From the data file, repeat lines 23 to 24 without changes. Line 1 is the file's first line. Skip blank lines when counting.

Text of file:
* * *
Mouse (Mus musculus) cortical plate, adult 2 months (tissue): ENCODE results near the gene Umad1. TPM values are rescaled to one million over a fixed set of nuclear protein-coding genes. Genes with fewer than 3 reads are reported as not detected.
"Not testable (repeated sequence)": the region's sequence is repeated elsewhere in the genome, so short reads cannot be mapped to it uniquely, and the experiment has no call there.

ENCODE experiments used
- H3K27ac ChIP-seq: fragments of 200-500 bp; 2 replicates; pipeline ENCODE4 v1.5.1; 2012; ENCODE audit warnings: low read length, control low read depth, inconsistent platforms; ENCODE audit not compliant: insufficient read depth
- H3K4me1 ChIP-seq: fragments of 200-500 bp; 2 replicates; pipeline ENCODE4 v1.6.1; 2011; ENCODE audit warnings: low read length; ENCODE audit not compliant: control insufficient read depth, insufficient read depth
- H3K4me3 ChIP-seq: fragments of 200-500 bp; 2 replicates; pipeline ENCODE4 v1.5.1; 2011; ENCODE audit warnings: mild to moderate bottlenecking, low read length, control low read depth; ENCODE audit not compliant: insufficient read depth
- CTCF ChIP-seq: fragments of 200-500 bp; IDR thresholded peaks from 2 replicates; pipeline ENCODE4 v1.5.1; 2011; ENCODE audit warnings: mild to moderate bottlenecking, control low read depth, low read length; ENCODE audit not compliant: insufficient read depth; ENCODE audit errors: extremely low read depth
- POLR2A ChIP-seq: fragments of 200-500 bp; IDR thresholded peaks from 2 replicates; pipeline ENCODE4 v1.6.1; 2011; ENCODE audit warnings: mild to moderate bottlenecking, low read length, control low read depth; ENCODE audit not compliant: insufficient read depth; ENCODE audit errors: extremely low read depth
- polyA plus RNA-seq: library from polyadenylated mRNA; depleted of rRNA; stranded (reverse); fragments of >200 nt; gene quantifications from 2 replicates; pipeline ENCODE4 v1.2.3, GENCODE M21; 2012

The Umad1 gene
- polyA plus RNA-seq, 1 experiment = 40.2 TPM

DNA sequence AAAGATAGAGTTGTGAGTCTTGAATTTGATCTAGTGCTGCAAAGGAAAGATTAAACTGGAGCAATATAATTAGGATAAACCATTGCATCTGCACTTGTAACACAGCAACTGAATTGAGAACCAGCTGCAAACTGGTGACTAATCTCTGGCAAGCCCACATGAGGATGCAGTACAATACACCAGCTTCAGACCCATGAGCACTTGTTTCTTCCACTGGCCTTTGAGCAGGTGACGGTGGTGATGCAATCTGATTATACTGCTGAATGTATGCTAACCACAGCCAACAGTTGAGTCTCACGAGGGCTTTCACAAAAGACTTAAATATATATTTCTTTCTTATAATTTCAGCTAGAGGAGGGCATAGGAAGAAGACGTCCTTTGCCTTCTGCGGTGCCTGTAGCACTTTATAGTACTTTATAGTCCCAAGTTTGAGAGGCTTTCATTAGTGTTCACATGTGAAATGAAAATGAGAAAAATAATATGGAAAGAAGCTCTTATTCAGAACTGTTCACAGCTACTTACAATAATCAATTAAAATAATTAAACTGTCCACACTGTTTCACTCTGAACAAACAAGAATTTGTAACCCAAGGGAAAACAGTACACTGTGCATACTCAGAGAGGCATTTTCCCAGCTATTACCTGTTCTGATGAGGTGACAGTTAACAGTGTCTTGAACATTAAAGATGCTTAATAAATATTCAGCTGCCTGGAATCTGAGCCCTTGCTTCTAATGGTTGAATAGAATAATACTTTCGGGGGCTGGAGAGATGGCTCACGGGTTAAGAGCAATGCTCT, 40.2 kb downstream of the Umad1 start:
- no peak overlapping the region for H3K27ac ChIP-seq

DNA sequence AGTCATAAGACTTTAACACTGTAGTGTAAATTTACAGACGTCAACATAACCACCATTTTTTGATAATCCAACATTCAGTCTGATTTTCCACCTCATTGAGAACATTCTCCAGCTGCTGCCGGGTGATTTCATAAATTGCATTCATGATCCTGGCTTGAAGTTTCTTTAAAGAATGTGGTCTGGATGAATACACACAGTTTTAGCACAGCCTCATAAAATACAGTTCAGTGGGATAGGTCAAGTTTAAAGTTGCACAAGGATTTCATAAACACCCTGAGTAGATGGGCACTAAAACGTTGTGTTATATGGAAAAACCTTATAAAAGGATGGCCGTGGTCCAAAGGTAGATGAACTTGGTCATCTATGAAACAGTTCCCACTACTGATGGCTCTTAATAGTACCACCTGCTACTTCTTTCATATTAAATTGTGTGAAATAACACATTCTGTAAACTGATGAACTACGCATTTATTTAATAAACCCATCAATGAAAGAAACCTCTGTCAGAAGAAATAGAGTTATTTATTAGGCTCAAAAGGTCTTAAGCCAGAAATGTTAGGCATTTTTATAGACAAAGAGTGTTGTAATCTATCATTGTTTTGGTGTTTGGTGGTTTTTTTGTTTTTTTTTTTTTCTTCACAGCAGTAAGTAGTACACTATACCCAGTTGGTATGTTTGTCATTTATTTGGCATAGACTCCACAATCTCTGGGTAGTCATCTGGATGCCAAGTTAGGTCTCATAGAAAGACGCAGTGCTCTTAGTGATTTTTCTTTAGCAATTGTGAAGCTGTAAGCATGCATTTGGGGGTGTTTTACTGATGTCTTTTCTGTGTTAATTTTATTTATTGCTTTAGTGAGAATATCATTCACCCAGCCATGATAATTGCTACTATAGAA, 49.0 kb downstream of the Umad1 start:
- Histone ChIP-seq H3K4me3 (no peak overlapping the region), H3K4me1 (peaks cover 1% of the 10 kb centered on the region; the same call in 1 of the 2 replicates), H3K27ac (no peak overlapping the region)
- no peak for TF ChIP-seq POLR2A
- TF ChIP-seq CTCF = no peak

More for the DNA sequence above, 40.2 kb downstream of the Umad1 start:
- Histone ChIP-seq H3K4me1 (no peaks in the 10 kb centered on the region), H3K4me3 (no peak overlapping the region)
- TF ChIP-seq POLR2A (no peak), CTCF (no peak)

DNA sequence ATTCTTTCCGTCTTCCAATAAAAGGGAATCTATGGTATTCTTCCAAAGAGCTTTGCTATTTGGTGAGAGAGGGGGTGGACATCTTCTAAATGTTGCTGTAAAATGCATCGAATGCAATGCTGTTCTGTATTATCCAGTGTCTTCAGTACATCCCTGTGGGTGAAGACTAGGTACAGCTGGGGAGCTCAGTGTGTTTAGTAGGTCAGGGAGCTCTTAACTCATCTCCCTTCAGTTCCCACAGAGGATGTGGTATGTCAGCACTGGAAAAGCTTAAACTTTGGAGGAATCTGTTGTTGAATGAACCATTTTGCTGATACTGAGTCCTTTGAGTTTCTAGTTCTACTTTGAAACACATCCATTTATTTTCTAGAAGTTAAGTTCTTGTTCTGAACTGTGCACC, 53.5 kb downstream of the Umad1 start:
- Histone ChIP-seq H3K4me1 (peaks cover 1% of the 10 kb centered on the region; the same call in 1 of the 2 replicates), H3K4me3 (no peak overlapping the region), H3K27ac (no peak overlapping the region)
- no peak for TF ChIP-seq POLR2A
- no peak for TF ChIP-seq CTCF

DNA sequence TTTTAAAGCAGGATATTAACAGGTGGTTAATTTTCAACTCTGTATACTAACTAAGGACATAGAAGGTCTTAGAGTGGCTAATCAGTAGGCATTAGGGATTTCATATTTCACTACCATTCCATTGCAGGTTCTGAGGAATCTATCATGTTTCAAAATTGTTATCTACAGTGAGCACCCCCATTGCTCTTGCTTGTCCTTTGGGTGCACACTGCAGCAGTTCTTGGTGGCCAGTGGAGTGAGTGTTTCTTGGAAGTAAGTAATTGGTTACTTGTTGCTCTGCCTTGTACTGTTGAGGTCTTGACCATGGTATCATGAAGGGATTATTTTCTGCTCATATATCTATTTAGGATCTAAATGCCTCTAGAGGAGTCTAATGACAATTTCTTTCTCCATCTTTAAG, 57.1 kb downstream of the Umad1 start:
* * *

- no peak for TF ChIP-seq POLR2A
- no peak for TF ChIP-seq CTCF